The United States and the European Union will announce this Friday (25) an agreement to send American LNG (liquefied natural gas) to European countries, as announced on Thursday (24) by the President of the European Commission, Ursula Von der Leyen.
“Tomorrow, with the president [Joe] Biden, we will introduce a new chapter of our energy association. This is additional liquefied natural gas from the United States to the European Union, replacing Russian natural gas we have for now”, said the leader of the Executive of the continental bloc.
“It is an important step forward,” added Von der Leyen, upon arrival at the summit that European leaders are holding today in Brussels, which has the American president as one of the guests.
The president of the European Commission had earlier participated in the G7 summit, where the world’s most industrialized countries decided to restrict Russia’s gold sales and reduce Moscow’s energy dependence.
The president of the Community Executive also said that “energy will be an important issue at the European summit”, and guaranteed that the main objective is the joint purchase of gas, in order to gain influence, “with the power of the European market”, as well as the joint storage of the energy source.
The leaders of the countries that make up the continental bloc will discuss different formulas to reduce energy prices.
Yesterday, the European Commission presented five options, ranging from putting a cap on the price of gas, offsetting the production costs of companies that generate electricity with fossil fuels, redirecting the “benefits fallen from the sky” to consumers or creating an aggregator that guarantees a low price for vulnerable consumers.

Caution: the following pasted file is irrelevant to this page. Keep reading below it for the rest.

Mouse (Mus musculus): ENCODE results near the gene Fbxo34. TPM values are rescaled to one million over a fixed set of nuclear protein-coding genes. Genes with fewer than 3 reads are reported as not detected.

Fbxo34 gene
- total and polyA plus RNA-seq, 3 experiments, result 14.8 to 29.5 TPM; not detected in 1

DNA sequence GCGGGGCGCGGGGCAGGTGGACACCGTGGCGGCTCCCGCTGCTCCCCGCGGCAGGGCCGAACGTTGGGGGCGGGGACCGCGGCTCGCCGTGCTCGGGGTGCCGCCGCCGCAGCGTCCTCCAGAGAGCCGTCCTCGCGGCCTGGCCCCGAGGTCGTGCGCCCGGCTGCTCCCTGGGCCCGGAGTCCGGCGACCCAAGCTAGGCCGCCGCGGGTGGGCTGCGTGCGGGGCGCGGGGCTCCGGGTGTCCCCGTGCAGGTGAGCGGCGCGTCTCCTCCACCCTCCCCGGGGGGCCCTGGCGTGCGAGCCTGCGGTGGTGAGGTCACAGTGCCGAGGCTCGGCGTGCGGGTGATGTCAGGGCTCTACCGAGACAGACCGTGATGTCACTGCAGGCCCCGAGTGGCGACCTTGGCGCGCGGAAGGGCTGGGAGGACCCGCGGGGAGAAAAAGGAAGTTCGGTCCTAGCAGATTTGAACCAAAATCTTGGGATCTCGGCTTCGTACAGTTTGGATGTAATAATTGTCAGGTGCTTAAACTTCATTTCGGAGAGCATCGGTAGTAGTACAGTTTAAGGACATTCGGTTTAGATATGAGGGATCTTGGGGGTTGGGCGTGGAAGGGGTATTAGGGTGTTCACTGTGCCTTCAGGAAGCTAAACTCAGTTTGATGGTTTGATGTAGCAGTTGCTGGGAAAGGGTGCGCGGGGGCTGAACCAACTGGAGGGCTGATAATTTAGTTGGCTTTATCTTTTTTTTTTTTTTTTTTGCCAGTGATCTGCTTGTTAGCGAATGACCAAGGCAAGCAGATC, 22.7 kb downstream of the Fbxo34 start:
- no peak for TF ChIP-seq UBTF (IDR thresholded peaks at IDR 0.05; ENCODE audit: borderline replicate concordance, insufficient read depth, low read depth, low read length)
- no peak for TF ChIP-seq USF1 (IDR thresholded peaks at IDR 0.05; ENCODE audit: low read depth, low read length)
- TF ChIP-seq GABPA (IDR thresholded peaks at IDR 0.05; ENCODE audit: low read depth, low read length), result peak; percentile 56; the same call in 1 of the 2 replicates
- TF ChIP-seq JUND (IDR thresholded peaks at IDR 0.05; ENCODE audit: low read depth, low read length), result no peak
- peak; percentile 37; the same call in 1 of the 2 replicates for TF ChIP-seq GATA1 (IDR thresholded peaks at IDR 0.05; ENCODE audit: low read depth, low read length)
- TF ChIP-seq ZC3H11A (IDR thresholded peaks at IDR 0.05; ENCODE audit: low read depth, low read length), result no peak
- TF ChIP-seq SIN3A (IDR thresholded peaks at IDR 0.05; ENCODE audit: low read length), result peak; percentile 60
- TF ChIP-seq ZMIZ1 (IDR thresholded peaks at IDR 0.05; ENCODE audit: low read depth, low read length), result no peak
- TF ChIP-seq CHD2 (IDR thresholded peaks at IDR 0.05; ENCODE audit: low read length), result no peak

Brussels also presented a legislative proposal to oblige member states of the bloc to have their gas deposits filled to at least 80% next winter, in addition to a mechanism to remove control of deposits from third-country companies, such as Russian Gazprom.
The document on energy presented by the Commission and the third of the last five months, in which the European Executive put pressure on countries such as Spain, Greece, Romania, France, Italy and Belgium, progressively opened up to intervene in the market, something considered unthinkable six months ago.
The measures, even so, are not enough to please nations like Germany and the Netherlands.
Today’s summit takes place after the NATO (North Atlantic Treaty Organization) and the G7, also held in the Belgian capital, with the meeting of around 30 world leaders who discussed the Russian invasion of Ukraine.